FarScape: The Complete Series (1999 - 2004)
By: Mr Intolerance on May 11, 2011  | 
DVD
Beyond | All Regions, PAL | 4:3 | English DD 5.1 | 4010 minutes (Full Specs)
The Movie
Cover Art
Credits
Directors: Tony Tilse, Rowan Woods, Andrew Prowse, Ian Watson, Peter Andrikidis, Geoff Bennett, Catherine Millar, Pino Amenta, Ian Barry, Brian Henson
Starring: Ben Browder, Claudia Black, Anthony Simcoe, Gigi Edgley, Wayne Pygram, Virginia Hey, Lani Tupu, Paul Goddard
Country: USA / Australia
External Links
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John Crichton is an astronaut with an interest in wormholes – mysterious and powerful tunnels between different and faraway parts of the universe. Unfortunately for Crichton, he gets pulled through one in his experimental module, the FarScape 1, but fortunately for us, his misadventure gave the audience of the show four more years of basically one of the most interesting and intelligent science fiction shows to ever screen on TV.

Crichton's ship is inadvertently responsible for the death of a Peacekeeper pilot, and that pilot's brother Bilaur Crais immediately sets on Crichton's path, intent on revenge. The FarScape 1 is drawn aboard Moya, a prison leviathan – a living ship working symbiotically with another being called Pilot, who is organically linked to Moya's body. Crichton is followed on board Moya by Peacekeeper pilot, Aeryn Sun. Let me explain: the Peacekeepers are a highly disciplined and hierarchical race called Sebaceans, human-like beings with a military stranglehold on this faraway galaxy – and as such are hated by most, including three prisoners currently attempting to break away with Moya and escape Peackeeper incarceration – although each of them has their own agenda, a plot device that never fails to cause friction between the crew throughout the series. Our crew: Zhaan (Virginia Hey, who some of you may remember as the Warrior Woman in Mad Max 2), a Delvian priestess, Dominar Rygel XVI, a deposed Hynerian ruler, and Ka D'Argo, a bad-tempered Luxan warrior. Zhaan is a kind of sentient plant life-form, blue skinned and hairless (the make-up became a problem for Hey later in the series; it made her kidneys bleed and assaulted her immune system), Rygel a slug-like being (one of the many remarkable puppets we meet in the show) with a voracious appetite and a keen sense of placing himself and his desires before that of any others, D'Argo is physically imposing, looking as fierce as he's capable of being (courtesy of the Jim Henson Creature Shop's appliance make-up), and with a keen sense of right and wrong. And that's the core of your crew.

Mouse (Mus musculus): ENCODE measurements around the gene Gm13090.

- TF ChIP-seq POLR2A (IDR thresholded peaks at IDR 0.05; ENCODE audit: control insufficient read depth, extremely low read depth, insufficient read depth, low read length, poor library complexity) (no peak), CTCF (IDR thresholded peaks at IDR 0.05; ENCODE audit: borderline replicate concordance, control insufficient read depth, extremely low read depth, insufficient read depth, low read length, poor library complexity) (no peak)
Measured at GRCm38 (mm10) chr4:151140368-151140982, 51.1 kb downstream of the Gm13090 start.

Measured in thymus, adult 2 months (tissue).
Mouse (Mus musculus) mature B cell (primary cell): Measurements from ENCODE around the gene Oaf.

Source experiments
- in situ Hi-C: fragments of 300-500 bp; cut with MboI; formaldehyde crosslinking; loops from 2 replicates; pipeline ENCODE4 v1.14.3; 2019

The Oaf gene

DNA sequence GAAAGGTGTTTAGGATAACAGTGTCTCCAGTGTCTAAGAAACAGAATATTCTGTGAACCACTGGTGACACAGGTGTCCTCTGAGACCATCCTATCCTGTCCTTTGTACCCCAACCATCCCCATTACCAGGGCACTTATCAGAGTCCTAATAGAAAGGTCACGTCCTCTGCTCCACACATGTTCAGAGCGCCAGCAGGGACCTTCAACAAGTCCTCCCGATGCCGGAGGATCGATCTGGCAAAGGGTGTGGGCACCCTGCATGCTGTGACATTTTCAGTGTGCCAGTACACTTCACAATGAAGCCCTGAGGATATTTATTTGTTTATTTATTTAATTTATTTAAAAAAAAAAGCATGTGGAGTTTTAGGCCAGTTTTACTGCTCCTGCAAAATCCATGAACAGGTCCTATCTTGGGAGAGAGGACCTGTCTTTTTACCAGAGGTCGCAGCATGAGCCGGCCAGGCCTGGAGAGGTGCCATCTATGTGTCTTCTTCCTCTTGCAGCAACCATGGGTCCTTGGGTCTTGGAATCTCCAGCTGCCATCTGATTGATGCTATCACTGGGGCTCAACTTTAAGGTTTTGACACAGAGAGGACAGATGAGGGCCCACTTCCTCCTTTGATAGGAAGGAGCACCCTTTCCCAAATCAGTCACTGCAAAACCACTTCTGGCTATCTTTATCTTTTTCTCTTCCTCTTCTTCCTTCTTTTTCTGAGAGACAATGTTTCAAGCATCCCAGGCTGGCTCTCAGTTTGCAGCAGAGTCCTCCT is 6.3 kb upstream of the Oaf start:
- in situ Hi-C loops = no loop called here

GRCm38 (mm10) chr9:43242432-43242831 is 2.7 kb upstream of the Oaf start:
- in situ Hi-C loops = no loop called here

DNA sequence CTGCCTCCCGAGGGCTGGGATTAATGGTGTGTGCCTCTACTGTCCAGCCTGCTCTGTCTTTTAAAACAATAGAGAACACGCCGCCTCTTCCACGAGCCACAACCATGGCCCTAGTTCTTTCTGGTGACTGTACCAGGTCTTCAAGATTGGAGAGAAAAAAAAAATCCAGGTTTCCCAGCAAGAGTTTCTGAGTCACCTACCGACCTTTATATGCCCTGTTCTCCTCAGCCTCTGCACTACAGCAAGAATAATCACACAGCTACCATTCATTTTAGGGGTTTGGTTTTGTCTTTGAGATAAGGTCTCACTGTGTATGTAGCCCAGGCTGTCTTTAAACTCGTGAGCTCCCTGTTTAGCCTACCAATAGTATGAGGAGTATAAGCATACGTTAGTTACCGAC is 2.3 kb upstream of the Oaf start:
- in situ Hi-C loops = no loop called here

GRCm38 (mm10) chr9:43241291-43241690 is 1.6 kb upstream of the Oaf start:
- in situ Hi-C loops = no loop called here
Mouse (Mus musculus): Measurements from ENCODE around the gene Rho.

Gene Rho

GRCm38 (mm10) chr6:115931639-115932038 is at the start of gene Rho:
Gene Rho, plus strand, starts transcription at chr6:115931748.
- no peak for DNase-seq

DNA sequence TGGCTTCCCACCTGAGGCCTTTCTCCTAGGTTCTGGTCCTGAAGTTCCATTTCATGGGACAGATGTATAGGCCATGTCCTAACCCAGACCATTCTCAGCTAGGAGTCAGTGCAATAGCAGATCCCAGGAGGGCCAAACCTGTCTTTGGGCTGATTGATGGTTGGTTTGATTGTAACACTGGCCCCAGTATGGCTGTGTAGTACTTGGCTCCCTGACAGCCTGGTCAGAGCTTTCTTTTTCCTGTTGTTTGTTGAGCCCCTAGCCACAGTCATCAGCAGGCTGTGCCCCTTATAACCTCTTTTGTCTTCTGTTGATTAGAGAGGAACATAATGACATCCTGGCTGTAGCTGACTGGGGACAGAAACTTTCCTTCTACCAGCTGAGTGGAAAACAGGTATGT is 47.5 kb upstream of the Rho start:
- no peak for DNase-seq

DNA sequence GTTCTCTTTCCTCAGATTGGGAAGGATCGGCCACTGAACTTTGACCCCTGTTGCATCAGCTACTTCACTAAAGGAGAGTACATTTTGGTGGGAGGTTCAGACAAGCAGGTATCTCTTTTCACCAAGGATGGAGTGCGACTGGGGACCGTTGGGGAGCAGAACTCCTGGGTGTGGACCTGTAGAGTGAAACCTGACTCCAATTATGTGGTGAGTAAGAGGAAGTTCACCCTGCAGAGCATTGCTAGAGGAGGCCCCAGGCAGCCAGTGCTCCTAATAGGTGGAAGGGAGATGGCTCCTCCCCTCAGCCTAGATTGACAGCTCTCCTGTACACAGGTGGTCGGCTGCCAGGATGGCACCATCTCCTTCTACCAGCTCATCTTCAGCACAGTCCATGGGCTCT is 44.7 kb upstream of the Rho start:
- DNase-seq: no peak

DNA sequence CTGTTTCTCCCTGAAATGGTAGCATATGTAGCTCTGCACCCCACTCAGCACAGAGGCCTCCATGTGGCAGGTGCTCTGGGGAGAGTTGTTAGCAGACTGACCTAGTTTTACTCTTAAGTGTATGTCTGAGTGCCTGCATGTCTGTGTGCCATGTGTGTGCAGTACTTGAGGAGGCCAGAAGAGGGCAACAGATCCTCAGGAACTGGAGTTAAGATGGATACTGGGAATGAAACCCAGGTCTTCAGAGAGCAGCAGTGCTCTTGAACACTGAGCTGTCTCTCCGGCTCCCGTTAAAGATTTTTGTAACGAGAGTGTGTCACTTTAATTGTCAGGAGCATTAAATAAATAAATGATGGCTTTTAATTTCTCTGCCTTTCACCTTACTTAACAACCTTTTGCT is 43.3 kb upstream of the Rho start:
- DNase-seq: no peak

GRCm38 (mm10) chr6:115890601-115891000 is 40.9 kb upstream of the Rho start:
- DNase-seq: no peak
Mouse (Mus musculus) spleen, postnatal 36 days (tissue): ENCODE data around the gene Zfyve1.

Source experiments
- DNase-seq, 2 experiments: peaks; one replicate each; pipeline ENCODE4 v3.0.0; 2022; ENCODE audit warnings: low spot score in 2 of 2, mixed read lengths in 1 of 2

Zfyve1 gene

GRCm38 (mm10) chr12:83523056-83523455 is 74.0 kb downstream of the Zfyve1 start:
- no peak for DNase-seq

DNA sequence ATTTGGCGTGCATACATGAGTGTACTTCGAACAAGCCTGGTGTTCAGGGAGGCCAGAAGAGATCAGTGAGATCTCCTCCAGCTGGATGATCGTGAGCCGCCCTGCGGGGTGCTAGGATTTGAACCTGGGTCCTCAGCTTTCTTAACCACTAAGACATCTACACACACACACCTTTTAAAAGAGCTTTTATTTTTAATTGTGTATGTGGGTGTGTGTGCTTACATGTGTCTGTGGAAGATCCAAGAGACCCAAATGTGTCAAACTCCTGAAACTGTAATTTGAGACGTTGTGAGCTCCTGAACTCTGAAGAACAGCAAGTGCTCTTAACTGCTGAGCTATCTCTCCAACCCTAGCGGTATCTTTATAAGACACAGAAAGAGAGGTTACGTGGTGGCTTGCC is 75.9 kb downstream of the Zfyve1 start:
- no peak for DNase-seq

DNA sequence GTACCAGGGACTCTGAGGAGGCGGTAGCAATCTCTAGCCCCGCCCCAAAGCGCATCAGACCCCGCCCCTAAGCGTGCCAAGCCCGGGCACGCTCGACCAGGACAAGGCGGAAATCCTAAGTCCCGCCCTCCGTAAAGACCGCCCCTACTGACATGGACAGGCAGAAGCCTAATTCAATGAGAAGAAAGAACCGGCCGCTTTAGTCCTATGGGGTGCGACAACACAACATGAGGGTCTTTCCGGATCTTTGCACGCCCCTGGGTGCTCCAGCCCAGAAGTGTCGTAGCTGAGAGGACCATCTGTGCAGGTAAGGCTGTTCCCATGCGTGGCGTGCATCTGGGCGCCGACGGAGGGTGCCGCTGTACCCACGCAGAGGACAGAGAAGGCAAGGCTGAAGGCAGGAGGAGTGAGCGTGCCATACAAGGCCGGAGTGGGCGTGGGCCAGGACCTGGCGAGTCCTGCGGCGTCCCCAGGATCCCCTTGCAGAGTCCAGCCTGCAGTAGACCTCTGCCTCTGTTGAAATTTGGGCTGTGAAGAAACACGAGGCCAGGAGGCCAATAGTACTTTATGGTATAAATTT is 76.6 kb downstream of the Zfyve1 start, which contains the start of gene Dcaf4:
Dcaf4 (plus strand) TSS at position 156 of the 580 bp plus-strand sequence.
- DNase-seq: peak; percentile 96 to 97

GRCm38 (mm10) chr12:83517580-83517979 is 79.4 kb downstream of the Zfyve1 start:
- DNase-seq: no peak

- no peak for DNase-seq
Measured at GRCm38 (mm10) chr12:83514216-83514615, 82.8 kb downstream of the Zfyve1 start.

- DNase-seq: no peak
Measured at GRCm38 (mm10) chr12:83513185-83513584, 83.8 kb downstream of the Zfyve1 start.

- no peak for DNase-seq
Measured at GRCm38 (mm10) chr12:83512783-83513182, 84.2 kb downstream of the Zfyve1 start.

If you're thinking, "Hmm, a bunch of misfit prisoners aboard a living ship, each with a different agenda, but also out to fight against an evil fascist human empire – didn't I see that before in Blake's 7?" Yes, you did. And FarScape does show a range of the same ideas that Blake's 7 explored back in the day: the nature of good and evil, ambiguous and often deeply flawed characters, sacrifice, loss and grief, nobility, appearance versus reality, obsession, power, greed, morality's often uneasy relationship with technology – well, you get the picture. Like all of the best science fiction, FarScape is talking about our world – the here and now of when it was made, not the world of distant planets, or the world of the future; all that stuff's just incidental. But what sets it apart from other shows of a similar ilk is its intelligence, its grittiness, as well as the excellent ensemble acting – actually it's the blend of the these factors that stops FarScape from being just another Star Trek wannabe. It's what gives it its individuality and own personality.

What you'll find when you watch the show is how easily it sucks you in to its world. I'm not going to use the word "realistic" due to its subjectivity, but the way that the creators have drawn this world in such fine detail is really quite impressive. The "rules" of this galaxy are laid down pretty quickly and efficiently, and the only deviation you'll find is in the course that certain characters follow. Our heroes, as mentioned before, are not without flaws – there's no Captain Kirk or Doctor Who here – and are quite often distrustful of each other and each others' motives, when not actually at each others' throats. The script is unflinching in the way that it deals with the main characters, some ending up suffering greatly, some dying, some watching their dreams disappear irrevocably, some switching their allegiances with varying results.